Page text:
Pseudomonas Aeruginosa Ophthalmia Neonatorum

Pseudomonas Aeruginosa Ophthalmia Neonatorum

VOL. 98, NO. 6 LETTERS TO THE JOURNAL 801 flow poorly in small capillaries, resuming in hypoxia. It is possible that the high levels of fetal hemog...

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VOL. 98, NO. 6

LETTERS TO THE JOURNAL

801

flow poorly in small capillaries, resuming in hypoxia. It is possible that the high levels of fetal hemoglobin F with its greater oxygen affinity will not relinquish its oxygen to relatively deprived retinal tissues. The thalassemia may be interact­ ing synergistically with an already dis­ eased diabetic microvasculature. REFERENCES

Fig. 2 (Perkins, Choromokos, and Raymond). Fluorescein angiogram of sea fan demonstrating leakage.

blood smear showed microcytosis, varia­ tion in red blood cell size, and target cells typical of thalassemia. The diagnosis of δβ-thalassemia was made based on the globin synthesis ratio of 1.88 (normal, 0.9 to 1.1). This indicated that the alpha globin chain of hemoglobin was being synthesized out of proportion to the beta and delta chains to which it pairs. Hemo­ globin electrophoresis showed an abnor­ mally high fetal hemoglobin F of 27%. Only a few cases of peripheral neovascularization without posterior pole in­ volvement have been reported. 2 Thalassemia is associated with proliferative retinopathy, vitreous hemorrhages, and perivascular sheathing with periph­ eral occlusions. 3,4 Other ocular manifesta­ tions include changes in color vision, visual fields, visual thresholds, retinal detachment, vitreoretinal degenerations, and thrombotic and hypertensive compli­ cations. 5 Sea-fan neovascularization has not been reported. Hemorrheologic studies provide in­ sight into the possible pathophysiology of these lesions in thalassemia. The red blood cells in patients with heterozygous ß-thalassemia have decreased flexibility.6 Perhaps, as in sickle cell disease, they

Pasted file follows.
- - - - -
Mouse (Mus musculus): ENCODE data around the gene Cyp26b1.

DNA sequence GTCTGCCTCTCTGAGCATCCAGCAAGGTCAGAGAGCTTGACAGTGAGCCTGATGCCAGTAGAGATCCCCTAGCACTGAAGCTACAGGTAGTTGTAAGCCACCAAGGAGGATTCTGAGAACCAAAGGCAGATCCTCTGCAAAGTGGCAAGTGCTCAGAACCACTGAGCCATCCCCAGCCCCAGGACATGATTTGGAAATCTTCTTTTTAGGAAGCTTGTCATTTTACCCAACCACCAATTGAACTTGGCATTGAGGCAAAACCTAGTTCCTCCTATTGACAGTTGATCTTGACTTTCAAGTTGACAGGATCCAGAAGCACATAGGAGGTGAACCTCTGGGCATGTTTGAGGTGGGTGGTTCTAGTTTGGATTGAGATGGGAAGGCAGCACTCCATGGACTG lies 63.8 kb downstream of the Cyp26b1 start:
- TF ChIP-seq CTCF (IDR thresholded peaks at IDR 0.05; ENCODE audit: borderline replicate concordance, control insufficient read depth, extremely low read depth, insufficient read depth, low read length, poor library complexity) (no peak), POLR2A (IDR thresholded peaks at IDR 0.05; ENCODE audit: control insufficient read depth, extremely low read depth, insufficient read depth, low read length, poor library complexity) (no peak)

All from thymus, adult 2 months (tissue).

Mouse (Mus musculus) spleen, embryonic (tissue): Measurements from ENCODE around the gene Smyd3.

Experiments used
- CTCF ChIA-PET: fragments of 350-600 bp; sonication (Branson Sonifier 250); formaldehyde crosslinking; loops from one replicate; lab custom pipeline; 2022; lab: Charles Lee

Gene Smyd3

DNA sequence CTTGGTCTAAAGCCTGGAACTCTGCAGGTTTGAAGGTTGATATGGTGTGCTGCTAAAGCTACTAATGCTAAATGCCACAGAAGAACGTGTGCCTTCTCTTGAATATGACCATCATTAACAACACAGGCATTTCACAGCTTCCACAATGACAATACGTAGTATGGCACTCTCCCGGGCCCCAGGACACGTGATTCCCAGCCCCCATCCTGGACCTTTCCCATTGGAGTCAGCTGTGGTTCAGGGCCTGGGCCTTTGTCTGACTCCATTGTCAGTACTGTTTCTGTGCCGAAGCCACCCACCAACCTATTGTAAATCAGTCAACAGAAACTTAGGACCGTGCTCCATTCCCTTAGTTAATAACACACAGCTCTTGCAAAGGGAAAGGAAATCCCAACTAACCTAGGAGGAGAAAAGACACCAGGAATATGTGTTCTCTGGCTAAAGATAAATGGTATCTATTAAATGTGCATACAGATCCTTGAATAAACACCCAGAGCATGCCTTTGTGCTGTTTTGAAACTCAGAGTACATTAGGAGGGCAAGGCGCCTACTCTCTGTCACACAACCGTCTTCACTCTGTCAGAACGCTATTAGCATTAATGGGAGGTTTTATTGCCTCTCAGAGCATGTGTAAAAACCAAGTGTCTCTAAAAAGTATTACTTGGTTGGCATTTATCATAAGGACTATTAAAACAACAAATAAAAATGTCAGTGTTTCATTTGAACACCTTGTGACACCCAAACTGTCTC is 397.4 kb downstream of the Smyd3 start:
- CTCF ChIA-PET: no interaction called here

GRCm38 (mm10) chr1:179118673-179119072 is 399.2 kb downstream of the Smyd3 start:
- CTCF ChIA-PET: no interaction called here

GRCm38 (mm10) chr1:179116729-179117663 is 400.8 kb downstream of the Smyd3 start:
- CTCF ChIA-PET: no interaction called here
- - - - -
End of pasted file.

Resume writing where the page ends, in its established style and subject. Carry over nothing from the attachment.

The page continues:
1. Welch, R., and Goldberg, M. : Sickle cell hemo­ globin and its relation to fundus abnormality. Arch. Ophthalmol. 75:353, 1966. 2. Muraoka, K., Kobayashi, Y., and Kitagawa, M.: Involvement of the midperipheral fundus in diabetic retinopathy. Jpn. J. Clin. Ophthalmol. 33:425, 1979. 3. Tosselli, C , Bertoni, G., Alessio, L., and Mannucci, P. M.: High incidence of thalassemia in patients with intraocular hemorrhages. Ophthalmologica 157:343, 1969. 4. Palimeris, G., Koliopoulos, J., Theodossiadis, G., and Velissaropoulos, P. : Ocular findings in hemoglobinopathies. In XXII Concilium Ophtalmologicum, Paris, 1974. Paris, Masson, 1976, vol. 1, pp. 717-722. 5. Magli, A., Fusco, R., Mettivier, V., and Pisapia, R. : Ocular manifestations in thalassemia minor. Ophthalmologica 184:139, 1982. 6. Tillman, W., and Schroter, W.: Rheological properties of erythrocytes in heterozygous and homozygous ß thalassemia. Br. J. Haematol. 43:401, 1979.

PSEUDOMONAS AERUGINOSA OPHTHALMIA NEONATORUM E L I A S I. T R A B O U L S I , M.D., I B R A H I M V. SHAMMAS, M.D., H A B I B E. R A T L , B . S C ,

AND NABIL I. JARUDI, M . D . Departments of Ophthalmology (E.I.T., I.V.S., and N.I.J.) and Pediatrics (H.E.R.), American University of Beirut Medical Center. Inquiries to Elias I. Traboulsi, M. D., American University of Beirut, Medical Center, P. O. Box 113-6044, Beirut, Lebanon.

Pseudomonas aeruginosa, a rare agent in ophthalmia neonatorum, 1 can cause a

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AMERICAN JOURNAL OF OPHTHALMOLOGY